Monday, July 20, 2009

What Makes a Beautiful Player? (Part 1)

(I originally posted this essay on my website back in 2000 sometime. I like it, though; I think it's one of my better ones, and so I'm starting my transfer-of-essays with this one. It's long, though, so it's in two parts. I've done a little bit of editing, but the content is the same.)

Much of my time and energy goes into being a Storyteller, but not a player. As I’ve mentioned in other essays, it’s task that’s stuck with me for years, and a hat (black, natch) that I wear well. When it comes to role-playing, I prefer, hands down, to be in the proverbial driver’s seat.

But then, it’s nice to get to play, too. Focusing on one character is great, rather than trying to wrangle a bunch of supporting cast. It’s nice to try to decide where to spend experience points, to try to figure out a Storyteller’s next move (dangerous on the best of days).

All of which got me thinking about what makes a good player. The knee-jerk response is “creativity”, but frankly, that doesn’t say a whole lot. After all, a painter can be creative and not be able to role-play his way out of a paper bag. So, to define a “good” player, we need to be a bit more specific. I’ve divided the traits of a perfect gamer into four categories. We could call them Attributes, or Characteristics, or Basic Abilities...

Ahem. The four traits (Traits works, too!) are Cleverness, Consciousness, Appearance (it’s not what you think) and Initiative.

Cleverness, or Oof! No Illusory Walls Here!

We can’t all be geniuses. We all try to come up with witty one-liners, great dialogue, and combat tactics so incredibly simple-yet-effective that William Wallace would smack his forehead and said “Ach!” But it ain’t always so. Some players, however, have minds like steel traps. They seize upon whatever crisis or problem you present, looking for a way to solve it.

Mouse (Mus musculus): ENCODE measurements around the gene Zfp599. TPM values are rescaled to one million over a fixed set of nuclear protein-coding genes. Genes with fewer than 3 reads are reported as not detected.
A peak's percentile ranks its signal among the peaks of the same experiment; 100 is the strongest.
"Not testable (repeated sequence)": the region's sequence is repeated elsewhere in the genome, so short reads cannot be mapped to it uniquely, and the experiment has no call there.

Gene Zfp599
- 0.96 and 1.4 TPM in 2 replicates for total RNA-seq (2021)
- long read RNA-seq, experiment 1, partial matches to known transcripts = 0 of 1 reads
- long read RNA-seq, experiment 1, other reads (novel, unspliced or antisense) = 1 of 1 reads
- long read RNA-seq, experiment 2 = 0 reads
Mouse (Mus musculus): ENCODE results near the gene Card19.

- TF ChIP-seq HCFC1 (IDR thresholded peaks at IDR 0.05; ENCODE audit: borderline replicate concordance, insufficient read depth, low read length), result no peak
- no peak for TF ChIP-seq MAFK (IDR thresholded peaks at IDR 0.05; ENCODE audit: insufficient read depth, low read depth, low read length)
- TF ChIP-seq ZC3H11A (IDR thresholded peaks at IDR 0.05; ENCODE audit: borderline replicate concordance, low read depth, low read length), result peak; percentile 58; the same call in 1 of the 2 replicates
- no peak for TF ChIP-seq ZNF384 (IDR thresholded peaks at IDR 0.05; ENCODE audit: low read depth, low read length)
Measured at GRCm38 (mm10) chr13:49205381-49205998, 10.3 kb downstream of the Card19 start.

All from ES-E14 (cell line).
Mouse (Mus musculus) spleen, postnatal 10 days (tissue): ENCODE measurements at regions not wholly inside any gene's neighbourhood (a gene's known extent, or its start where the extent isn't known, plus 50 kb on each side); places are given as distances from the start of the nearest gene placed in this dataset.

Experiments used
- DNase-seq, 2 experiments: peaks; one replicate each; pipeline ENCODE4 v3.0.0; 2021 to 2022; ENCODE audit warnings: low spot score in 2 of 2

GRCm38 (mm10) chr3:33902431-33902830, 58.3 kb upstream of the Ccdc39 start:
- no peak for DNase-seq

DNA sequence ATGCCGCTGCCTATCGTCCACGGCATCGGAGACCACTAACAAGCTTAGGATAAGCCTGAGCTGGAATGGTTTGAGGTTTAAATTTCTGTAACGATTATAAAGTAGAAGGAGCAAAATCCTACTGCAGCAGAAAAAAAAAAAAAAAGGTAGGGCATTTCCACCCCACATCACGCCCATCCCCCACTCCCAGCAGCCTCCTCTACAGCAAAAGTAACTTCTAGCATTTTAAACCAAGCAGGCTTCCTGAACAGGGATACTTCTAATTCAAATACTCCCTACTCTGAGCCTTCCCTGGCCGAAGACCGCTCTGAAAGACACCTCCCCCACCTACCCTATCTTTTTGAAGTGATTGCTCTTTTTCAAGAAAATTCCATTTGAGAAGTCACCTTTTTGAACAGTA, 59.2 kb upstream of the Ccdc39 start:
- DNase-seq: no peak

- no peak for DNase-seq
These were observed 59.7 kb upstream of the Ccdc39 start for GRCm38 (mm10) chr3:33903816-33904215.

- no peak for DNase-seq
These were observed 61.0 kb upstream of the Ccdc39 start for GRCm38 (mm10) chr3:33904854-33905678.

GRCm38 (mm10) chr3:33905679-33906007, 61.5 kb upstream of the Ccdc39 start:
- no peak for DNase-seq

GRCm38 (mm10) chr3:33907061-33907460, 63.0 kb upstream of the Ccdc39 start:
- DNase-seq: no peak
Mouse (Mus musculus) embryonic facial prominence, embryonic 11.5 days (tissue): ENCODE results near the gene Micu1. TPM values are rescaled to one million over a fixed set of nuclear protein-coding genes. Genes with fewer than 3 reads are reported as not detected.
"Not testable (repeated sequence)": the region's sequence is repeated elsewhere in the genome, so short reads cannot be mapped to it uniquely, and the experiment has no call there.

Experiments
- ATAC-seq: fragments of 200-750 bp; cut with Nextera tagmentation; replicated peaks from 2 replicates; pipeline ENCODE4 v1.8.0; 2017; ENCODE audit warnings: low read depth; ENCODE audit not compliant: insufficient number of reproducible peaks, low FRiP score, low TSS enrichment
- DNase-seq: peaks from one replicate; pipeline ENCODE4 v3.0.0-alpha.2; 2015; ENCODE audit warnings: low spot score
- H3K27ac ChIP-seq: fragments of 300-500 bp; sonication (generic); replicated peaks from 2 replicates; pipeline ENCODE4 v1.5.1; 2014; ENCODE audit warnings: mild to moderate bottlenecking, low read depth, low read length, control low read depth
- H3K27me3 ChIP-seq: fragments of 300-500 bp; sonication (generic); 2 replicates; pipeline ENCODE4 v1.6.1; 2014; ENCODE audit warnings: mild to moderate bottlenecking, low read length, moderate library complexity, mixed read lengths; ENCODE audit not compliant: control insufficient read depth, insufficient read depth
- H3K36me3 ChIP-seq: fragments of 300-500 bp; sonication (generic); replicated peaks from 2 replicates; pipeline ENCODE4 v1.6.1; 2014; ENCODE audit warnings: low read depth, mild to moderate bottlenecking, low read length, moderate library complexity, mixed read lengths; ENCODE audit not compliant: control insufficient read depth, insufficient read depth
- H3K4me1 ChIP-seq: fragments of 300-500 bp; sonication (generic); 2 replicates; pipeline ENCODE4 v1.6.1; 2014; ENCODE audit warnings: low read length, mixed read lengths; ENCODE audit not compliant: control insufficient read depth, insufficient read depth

A Clever player knows the spirit of the rules, as well as the letter. If a tactic or twist on a rule is theoretically possible but either unlikely, totally out of character, or completely outside of the game’s tone, a clever player will ignore it and think of something else. However, a clever player knows the rules. In fact, it’s the clever ones who say to you, “Hey, I had an idea for a new spell/Gift/Discipline/skill/whatever that my character could learn or create. How do this system look for it?” A marginally clever player will drop the idea, but not bother with the system (which is fine; it gives you free reign to tweak without stepping on anybody’s creative-toes). A very clever player will give you the system and say, “And I know how to work it into the plotline that we’ve got going!”

Clever players are observant, too. They ask questions. Lots of them. They ask for names for any NPC they meet, as well as descriptions. It can get annoying sometimes. Never, ever let it get to you. The clever player asks for informational purposes, not to tax your Storytelling ability. Answer their questions, and be patient.

Tactics are the clever player’s bread and butter. Some clever players enjoy chess or go or other strategy-based games, and enjoy applying that kind of logic to the problems presented in role-playing games. That’s fine. Throw them subtle clues, literary allusions, deviant behaviors in NPCs, and other puzzles. They’ll miss some of them, but that’s why you give them more than one clue. Watch which clue a player picks up on - it’ll give you some ideas as to how the player’s mind works.

Dangers of the Clever Player

Well, the first one should be obvious. Clever folks can sometimes skip to step C without going through A and B. And that can be annoying as hell, if the Storyteller hasn’t thought through to C yet. The only thing the Storyteller can do is try to get a feel for how his/her players think, and try to step one step ahead of them. (Hint: If you’re making it up as you go along, they can’t outfox you. You can, however, outfox yourself, which is fun.) Don’t - repeat, don’t - get annoyed and penalize players who think of ways out of or around your insidious little traps that you hadn’t considered. Reward that behavior. That’s good; it tests your abilities and makes them feel like a million bucks.